The Qvidja estate boasts 650 hectares of forests. It will be taken care of by following the principle of uneven-aged forestry management, which promotes biodiversity of nature.

Uneven-aged forest management is the opposite of even-aged forest management: instead of clear cutting, it allows for the forest to grow so that trees are continuously growing. The forest is cut following the high thinning principle, which means that instead of the entire forest, only the largest and economically most mature tree trunks are cut. Saplings and smaller trees are left to grow.

The more diverse forests are, the better they serve all the various ways to use them.

This is the most economic cutting method. The felling yield is higher than in low thinning, as low thinning leads to lower economic value due to the felling of pulpwood. High thinning enables the collection of valuable timber, while clearing space for the remaining trunks and new saplings to grow. The forests provide an even yield and the rate of return on capital invested in the forest remains high. Economic risks decrease, because there is no need to invest in tilling, saplings, planting and nursing the saplings.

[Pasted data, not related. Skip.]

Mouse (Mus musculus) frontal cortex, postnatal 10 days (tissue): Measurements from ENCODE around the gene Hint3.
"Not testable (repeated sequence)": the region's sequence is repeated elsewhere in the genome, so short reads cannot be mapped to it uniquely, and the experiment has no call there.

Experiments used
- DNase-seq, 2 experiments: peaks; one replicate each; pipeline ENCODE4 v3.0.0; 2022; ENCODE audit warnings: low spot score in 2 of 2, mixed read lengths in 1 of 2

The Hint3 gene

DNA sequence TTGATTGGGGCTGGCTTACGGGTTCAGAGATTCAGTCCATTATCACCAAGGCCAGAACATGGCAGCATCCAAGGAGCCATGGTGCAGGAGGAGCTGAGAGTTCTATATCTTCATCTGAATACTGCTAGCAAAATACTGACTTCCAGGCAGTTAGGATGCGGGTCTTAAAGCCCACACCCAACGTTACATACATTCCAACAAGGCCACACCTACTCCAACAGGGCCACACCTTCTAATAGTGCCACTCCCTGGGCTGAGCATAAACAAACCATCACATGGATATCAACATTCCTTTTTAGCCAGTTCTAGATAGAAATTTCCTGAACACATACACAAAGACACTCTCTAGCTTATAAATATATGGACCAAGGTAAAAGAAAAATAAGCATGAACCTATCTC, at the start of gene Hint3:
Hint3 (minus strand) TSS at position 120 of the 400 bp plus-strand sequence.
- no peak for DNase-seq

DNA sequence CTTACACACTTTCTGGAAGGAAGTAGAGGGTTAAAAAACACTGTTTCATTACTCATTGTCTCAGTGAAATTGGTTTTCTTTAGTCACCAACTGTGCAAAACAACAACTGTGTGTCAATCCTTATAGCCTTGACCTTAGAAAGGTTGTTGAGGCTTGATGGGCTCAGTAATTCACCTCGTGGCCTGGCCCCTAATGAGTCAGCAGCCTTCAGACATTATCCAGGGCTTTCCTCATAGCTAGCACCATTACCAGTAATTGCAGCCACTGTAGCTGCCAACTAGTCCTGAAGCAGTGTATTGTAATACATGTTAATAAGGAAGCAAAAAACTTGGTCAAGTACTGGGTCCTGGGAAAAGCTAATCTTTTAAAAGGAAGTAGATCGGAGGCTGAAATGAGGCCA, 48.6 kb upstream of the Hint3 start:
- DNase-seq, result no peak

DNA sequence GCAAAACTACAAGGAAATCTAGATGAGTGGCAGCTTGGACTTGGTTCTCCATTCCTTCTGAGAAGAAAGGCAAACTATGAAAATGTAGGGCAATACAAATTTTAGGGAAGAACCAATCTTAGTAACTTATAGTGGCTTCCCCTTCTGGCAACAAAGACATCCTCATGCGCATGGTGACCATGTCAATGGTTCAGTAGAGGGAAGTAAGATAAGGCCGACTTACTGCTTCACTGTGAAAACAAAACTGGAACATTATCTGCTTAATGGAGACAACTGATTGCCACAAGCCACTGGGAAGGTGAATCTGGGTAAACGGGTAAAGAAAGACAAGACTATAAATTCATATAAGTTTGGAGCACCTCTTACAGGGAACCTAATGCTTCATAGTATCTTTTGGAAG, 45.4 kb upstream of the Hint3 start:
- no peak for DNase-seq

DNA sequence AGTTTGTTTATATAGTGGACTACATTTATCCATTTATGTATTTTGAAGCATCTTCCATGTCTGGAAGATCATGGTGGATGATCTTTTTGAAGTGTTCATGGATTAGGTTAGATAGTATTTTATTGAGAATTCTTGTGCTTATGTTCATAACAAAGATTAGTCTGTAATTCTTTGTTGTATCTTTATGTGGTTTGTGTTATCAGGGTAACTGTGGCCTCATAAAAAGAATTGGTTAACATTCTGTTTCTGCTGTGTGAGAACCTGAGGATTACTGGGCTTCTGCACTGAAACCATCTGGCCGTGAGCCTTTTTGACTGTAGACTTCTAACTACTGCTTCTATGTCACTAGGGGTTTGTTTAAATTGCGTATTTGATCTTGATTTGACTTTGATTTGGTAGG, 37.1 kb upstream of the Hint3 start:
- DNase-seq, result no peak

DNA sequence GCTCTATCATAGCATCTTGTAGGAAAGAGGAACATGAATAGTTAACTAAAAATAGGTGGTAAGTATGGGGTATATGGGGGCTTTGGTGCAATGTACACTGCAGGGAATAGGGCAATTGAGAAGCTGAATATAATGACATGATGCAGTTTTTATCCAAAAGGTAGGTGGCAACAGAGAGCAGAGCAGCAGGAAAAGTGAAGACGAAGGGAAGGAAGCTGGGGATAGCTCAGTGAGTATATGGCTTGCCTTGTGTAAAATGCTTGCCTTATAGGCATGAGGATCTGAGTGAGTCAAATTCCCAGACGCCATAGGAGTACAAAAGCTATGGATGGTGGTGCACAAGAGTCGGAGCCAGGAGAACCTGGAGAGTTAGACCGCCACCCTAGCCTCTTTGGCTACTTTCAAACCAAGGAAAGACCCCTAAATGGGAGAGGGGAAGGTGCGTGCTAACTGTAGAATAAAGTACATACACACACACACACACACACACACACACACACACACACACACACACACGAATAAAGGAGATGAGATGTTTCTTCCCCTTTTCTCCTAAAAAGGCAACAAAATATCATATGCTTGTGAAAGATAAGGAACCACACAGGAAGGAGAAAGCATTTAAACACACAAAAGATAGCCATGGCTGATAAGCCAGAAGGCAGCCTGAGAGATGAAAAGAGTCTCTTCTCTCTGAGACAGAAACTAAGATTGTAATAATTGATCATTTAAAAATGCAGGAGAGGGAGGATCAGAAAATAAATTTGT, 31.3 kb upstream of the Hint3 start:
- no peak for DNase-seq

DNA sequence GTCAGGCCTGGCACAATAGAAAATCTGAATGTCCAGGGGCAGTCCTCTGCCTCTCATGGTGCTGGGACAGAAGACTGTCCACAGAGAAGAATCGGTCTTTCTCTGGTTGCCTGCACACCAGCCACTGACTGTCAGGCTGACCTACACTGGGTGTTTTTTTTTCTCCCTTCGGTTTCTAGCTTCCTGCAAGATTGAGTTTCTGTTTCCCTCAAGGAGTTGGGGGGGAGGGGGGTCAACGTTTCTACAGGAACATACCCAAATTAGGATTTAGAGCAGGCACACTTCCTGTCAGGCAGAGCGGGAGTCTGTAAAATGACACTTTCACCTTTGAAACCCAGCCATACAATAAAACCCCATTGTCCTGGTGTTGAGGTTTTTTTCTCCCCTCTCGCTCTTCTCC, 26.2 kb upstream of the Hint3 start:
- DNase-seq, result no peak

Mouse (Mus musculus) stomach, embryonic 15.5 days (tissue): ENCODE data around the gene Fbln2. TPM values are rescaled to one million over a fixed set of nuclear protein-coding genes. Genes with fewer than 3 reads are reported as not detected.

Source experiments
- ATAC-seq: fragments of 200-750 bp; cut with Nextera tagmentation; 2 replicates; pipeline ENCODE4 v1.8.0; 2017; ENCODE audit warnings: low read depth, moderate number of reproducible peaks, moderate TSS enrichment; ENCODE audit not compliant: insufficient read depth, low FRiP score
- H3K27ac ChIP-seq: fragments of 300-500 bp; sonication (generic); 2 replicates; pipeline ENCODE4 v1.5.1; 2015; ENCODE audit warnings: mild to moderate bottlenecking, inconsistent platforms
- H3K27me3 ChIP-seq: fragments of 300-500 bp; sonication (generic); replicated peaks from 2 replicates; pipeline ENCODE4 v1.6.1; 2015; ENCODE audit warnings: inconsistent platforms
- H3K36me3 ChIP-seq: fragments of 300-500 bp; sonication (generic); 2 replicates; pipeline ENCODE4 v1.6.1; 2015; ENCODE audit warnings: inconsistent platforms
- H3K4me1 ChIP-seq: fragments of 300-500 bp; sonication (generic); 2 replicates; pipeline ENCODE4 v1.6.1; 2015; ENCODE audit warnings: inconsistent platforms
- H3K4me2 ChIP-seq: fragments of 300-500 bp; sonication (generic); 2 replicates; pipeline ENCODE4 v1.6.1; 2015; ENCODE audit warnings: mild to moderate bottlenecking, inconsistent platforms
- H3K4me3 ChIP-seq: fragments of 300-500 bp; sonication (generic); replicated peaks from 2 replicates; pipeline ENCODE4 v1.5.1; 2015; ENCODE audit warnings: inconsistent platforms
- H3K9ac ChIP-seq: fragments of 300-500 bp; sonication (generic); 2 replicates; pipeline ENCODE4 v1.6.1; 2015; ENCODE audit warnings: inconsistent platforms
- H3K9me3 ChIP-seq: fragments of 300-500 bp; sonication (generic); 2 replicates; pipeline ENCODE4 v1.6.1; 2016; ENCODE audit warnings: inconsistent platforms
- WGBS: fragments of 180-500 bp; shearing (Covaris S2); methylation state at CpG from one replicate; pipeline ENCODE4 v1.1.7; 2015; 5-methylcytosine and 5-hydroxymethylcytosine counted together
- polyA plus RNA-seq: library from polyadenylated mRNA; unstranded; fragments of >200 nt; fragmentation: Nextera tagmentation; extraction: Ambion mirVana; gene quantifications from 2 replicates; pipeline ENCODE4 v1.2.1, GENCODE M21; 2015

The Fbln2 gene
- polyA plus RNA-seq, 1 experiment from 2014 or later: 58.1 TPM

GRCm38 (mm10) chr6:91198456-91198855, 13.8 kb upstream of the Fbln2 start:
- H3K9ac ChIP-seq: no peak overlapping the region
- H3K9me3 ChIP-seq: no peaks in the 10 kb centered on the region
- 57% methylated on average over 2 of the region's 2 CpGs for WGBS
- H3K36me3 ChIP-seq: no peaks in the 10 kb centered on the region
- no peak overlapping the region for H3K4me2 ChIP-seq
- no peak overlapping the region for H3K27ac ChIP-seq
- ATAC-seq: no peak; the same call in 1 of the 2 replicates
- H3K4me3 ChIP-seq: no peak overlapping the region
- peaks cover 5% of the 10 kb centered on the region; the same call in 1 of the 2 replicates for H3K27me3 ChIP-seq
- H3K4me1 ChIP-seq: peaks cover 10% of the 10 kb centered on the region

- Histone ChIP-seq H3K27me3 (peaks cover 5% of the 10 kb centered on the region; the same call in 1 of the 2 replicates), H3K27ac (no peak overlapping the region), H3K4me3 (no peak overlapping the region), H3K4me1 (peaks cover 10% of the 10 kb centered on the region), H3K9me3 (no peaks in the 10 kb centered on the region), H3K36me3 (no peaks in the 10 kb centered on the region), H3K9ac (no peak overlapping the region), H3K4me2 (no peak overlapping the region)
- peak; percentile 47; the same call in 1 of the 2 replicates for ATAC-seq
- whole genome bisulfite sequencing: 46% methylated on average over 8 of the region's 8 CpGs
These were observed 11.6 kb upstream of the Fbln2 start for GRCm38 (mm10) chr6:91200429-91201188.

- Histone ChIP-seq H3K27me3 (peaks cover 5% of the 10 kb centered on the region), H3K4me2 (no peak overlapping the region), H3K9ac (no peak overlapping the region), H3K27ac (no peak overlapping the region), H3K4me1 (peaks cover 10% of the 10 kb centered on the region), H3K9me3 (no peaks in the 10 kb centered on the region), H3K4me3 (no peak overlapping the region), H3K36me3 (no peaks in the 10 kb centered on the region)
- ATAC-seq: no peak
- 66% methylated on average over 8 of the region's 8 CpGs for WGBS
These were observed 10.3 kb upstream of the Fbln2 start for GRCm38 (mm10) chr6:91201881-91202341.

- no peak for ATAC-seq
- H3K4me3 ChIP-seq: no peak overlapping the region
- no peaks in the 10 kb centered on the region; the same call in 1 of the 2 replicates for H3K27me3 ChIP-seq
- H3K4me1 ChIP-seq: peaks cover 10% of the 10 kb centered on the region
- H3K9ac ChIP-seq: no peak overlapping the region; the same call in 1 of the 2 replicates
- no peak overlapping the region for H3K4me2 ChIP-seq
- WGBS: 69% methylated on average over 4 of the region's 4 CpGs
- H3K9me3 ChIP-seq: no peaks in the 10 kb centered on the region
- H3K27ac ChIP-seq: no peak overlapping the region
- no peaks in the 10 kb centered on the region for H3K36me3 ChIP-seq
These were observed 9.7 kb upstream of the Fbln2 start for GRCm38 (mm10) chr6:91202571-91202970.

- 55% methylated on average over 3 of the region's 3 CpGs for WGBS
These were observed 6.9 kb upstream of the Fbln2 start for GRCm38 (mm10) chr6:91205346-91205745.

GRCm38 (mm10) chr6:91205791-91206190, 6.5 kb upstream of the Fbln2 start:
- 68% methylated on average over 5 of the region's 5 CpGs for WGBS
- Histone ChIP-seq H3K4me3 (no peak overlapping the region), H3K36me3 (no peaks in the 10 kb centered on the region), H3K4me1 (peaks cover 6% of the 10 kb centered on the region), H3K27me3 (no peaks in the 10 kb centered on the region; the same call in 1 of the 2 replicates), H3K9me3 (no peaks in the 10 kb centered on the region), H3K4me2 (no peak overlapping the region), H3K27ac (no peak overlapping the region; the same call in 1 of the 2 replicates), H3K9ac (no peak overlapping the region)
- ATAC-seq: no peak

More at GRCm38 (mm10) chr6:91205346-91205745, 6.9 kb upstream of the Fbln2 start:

With uneven-aged forest management, the soil’s ability to sequester carbon is higher than with even-aged forest management, because there is more carbon in the forest and the soil. Thanks to the trees of various sizes and ages, the ecosystem in the forest stays more diverse than in cultivated forests. It even looks different than even-aged forests: the landscape value of the forest also increases. The living conditions of game will improve, with mushrooms and berries being a familiar sight due to the lack of clear cutting or tilling.

The more diverse forests are, the better they serve all the various ways to use them.